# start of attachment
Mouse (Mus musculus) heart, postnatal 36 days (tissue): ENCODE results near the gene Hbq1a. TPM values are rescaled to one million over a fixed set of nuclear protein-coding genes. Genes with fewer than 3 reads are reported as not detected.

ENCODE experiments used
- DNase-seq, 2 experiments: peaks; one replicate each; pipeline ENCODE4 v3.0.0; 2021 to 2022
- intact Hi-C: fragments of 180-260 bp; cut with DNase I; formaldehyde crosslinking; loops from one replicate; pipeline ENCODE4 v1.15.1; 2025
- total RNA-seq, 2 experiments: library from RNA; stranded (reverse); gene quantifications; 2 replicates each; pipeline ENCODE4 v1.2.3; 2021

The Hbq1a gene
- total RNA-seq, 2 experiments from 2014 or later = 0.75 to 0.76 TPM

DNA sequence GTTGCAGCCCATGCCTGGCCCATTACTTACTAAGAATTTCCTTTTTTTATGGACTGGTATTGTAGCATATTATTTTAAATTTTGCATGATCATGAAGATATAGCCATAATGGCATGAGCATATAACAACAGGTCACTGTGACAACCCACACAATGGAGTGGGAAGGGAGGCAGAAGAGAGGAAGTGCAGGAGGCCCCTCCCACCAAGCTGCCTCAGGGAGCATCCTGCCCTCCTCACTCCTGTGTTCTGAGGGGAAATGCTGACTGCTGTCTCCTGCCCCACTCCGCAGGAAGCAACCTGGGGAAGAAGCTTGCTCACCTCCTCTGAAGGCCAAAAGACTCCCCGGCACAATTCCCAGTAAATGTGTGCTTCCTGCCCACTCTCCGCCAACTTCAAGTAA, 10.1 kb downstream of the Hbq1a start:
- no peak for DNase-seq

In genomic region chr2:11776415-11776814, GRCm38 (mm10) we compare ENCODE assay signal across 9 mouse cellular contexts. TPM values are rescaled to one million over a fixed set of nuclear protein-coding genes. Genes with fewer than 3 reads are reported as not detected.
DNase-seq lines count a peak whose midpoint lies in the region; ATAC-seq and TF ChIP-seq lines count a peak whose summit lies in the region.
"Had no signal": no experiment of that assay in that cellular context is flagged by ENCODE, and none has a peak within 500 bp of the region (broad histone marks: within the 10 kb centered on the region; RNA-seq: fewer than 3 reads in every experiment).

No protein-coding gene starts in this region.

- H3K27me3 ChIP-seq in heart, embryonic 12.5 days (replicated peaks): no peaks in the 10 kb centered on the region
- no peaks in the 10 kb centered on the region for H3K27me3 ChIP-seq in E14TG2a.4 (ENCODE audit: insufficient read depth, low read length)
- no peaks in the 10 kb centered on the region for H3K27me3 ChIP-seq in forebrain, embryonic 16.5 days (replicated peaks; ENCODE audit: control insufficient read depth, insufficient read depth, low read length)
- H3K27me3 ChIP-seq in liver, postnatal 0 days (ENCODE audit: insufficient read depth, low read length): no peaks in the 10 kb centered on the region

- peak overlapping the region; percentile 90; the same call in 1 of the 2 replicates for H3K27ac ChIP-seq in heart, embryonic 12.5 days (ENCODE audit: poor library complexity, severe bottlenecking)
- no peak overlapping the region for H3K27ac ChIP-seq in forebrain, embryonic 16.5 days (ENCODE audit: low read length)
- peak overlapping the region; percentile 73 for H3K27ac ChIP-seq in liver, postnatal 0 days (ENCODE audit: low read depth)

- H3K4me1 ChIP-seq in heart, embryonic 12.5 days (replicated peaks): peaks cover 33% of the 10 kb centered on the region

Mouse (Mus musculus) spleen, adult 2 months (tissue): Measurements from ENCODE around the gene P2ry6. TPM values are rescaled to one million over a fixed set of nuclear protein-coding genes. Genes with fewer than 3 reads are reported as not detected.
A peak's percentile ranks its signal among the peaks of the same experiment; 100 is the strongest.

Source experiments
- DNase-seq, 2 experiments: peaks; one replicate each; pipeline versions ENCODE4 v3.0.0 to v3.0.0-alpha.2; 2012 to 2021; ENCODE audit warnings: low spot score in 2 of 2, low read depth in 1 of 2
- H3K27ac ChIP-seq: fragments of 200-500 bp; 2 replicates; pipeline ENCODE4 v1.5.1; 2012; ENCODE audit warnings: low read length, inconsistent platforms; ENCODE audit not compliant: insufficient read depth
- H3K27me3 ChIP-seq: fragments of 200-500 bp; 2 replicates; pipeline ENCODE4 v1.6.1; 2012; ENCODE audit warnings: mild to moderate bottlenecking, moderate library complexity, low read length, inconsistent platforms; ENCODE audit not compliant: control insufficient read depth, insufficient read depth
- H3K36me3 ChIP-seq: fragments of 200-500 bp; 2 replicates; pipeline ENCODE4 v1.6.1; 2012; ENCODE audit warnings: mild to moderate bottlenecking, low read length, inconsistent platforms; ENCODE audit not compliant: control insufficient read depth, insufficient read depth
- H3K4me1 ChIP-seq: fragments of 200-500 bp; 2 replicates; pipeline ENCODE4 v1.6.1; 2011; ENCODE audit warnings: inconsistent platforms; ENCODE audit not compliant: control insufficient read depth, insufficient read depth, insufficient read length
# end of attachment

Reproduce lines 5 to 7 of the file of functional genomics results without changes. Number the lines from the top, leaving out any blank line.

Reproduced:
- total RNA-seq, 2 experiments: library from RNA; stranded (reverse); gene quantifications; 2 replicates each; pipeline ENCODE4 v1.2.3; 2021

The Hbq1a gene
- total RNA-seq, 2 experiments from 2014 or later = 0.75 to 0.76 TPM